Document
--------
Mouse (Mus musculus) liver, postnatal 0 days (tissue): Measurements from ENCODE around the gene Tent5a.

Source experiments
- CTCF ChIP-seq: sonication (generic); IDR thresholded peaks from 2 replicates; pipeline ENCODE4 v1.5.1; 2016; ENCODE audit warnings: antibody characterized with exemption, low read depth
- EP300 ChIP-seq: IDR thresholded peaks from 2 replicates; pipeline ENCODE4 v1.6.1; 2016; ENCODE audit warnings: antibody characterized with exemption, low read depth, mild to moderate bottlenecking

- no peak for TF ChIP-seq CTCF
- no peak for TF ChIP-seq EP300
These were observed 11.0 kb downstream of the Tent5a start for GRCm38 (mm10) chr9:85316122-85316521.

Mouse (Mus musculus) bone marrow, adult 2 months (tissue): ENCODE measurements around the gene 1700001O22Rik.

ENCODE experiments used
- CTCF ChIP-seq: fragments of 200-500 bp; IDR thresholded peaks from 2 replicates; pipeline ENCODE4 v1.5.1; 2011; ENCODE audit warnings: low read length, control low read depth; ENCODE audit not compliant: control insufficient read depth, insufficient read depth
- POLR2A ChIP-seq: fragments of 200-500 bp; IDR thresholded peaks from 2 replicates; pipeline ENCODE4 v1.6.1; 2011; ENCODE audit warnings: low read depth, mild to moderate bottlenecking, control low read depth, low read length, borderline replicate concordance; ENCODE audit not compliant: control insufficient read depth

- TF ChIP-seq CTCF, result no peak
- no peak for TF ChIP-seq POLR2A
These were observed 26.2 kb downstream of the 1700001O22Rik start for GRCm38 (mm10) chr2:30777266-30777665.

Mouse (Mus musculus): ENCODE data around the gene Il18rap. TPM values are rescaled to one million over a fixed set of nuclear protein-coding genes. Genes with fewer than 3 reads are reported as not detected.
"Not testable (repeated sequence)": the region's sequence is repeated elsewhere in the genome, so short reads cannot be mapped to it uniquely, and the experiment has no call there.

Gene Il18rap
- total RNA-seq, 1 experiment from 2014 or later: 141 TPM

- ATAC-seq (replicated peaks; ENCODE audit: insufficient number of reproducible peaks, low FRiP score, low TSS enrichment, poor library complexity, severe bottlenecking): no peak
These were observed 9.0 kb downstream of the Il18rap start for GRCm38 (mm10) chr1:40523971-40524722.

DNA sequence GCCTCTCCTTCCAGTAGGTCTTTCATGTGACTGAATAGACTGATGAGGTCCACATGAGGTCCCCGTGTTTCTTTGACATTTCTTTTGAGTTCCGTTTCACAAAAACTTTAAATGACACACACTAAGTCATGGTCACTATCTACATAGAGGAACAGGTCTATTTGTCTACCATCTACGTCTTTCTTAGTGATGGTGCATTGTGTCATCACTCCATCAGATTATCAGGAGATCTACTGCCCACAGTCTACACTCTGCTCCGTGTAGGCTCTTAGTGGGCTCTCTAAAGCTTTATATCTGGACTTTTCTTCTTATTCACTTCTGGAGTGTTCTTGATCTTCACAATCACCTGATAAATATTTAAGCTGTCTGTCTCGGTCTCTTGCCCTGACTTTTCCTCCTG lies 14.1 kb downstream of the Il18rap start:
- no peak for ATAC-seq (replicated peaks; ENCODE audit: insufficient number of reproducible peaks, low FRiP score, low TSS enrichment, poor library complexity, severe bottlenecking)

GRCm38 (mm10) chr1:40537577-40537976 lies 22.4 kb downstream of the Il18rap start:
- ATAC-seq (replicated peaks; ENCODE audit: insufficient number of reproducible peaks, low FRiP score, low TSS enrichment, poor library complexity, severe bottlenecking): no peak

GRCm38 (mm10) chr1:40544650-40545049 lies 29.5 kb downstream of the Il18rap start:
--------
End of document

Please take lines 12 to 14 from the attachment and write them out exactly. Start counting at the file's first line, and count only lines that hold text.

- TF ChIP-seq CTCF, result no peak
- no peak for TF ChIP-seq POLR2A
These were observed 26.2 kb downstream of the 1700001O22Rik start for GRCm38 (mm10) chr2:30777266-30777665.